How Microsoft's Surface Book could save WindowsMicrosoft is hoping the appeal of glossy hardware like its new hybrid laptop -- which features a kooky bendy-straw hinge -- can bring the masses to Windows 10.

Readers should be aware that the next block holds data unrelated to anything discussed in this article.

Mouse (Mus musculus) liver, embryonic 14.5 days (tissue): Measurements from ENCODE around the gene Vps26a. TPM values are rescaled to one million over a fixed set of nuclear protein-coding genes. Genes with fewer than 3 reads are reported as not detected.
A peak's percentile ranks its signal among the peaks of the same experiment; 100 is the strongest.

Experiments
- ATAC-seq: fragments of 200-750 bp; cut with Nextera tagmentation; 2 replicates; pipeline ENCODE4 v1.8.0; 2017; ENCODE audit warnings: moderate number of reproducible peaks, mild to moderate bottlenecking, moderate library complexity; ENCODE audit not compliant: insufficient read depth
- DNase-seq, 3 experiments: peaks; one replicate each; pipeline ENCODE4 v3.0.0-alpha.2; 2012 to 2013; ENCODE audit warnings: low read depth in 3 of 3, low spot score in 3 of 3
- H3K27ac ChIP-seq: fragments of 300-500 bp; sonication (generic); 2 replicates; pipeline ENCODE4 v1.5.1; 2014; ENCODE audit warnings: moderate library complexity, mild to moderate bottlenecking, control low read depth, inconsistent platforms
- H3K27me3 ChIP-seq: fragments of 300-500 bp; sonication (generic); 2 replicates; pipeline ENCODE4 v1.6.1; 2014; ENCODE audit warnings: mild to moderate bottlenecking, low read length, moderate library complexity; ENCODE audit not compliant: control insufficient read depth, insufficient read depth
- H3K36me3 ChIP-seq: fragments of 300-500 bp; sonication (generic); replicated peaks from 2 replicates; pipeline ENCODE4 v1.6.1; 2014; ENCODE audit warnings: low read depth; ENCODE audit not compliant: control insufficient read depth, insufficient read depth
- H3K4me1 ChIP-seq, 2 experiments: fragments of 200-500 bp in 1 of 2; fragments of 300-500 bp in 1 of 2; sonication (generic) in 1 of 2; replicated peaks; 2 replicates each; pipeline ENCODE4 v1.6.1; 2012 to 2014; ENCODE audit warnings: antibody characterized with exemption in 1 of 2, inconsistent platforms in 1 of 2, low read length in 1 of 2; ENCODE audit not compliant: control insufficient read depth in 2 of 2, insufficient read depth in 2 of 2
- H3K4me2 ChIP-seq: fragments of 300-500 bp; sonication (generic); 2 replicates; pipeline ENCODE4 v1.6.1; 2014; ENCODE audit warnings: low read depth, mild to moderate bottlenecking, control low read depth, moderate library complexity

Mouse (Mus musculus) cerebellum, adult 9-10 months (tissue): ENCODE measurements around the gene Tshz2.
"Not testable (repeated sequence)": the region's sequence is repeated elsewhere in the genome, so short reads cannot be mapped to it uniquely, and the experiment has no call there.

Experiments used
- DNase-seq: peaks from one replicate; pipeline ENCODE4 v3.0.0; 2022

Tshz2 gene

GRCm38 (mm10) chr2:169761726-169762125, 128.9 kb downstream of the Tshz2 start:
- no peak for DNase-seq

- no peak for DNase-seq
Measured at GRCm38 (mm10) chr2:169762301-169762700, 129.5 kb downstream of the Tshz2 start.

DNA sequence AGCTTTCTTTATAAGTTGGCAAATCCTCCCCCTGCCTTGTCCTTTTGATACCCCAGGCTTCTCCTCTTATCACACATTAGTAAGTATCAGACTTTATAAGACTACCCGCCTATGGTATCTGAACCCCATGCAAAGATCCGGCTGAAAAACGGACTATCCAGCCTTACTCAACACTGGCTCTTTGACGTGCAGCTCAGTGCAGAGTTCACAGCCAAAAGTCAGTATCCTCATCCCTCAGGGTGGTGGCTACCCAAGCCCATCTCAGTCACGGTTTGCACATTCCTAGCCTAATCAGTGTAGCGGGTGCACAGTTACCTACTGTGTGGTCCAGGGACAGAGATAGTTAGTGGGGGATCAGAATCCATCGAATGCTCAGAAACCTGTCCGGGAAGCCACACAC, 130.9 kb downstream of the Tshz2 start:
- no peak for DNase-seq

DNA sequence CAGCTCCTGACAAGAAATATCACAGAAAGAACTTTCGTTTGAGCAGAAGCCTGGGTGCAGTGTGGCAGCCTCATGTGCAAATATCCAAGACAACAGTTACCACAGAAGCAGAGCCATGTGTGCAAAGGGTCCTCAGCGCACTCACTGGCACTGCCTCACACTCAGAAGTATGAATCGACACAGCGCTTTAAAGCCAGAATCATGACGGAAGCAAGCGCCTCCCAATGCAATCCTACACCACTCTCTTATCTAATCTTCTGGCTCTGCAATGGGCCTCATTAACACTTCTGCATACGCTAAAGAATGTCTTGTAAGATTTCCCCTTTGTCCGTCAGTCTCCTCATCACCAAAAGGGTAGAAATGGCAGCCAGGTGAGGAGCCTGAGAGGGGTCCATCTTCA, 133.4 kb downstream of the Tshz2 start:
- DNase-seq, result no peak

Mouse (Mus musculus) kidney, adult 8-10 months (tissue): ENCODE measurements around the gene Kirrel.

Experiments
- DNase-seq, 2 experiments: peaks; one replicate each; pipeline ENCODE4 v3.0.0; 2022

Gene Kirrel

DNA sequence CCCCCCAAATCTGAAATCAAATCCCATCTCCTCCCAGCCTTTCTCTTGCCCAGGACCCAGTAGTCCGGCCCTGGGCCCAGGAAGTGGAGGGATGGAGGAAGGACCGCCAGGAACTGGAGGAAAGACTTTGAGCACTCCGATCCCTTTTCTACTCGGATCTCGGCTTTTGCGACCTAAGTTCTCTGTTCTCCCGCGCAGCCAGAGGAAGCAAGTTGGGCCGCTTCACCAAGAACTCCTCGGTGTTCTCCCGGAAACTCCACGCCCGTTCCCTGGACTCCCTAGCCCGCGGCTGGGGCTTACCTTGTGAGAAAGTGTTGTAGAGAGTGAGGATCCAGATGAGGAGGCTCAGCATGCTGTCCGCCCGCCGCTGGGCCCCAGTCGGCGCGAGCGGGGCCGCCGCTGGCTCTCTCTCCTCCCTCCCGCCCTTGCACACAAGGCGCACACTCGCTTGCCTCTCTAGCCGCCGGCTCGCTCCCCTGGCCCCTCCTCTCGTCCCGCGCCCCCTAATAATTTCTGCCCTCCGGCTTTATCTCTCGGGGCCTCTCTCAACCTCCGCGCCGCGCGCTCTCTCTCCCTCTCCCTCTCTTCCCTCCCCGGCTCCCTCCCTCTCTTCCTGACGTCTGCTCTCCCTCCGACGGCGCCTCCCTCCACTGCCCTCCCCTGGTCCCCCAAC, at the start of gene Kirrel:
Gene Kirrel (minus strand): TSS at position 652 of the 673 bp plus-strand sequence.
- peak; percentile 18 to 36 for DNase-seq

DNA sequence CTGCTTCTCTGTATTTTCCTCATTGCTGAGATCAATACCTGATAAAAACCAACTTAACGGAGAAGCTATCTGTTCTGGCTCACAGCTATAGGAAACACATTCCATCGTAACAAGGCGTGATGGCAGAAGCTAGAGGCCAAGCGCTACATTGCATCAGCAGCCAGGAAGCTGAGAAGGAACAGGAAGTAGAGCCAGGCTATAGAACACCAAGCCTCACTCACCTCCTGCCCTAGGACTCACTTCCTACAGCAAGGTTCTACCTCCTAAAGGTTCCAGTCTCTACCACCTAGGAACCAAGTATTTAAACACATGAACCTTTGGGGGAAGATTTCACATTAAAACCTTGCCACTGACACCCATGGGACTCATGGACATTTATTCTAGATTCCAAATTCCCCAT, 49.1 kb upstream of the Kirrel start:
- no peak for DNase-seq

The surface book is Microsoft first laptop, it comes with a bendy straw cell hinge as well as a detachable tablet screen. This surprising product has generated a good deal in it's own right, but it also gives us a clue as to Microsoft's broader strategy, using hardware To rescue Windows. When it comes to computers, Microsoft Windows Operating System totally dominates. With figures suggesting that its biggest rival, Apple's MacOS 10, represents less than five percent of the market. But those numbers don't tell the whole story about how precarious Microsoft's position really is. With most Windows owners using versions that are several editions behind, Microsoft needs devices that showcase the potential of Windows 10. If you look at the most exciting launches of the last few years, it's clear that physical devices like smartphones and wearables are what get the public's pulses pounding. With the unfamiliar and unpopular Windows 8 having left many shoppers wary of upgrade, Microsoft knows its best chance to get back on track is with a cool product people want to own, that, hey, just happens to be running Windows 10. Microsoft is playing a risky game, though. When it first jumped into own brand tablets. With the surface back in 2012, it annoyed some of its partners who make money selling Windows powered hardware. The Surface Book puts Microsoft in the awkward position of directly competing with some of its closest allies so it will have to tread carefully. Three years in though, Microsoft's hardware efforts don't feel like a terrible mistake. Apple recently mimicked the standing design of the surface tablets with its smart key board for the iPad Pro And the Surface Book, even if it doesn't prove popular, bolsters Microsoft's reputation as a company that's doing its bit to push laptops forward rather than just pumping out software for the masses, which is important but not quite as exciting. The Surface Book goes on sale soon so we don't have long to wait before we know exactly Microsoft hardware game really is and what the company's gadgets can do for Windows. Stay tuned. [SOUND]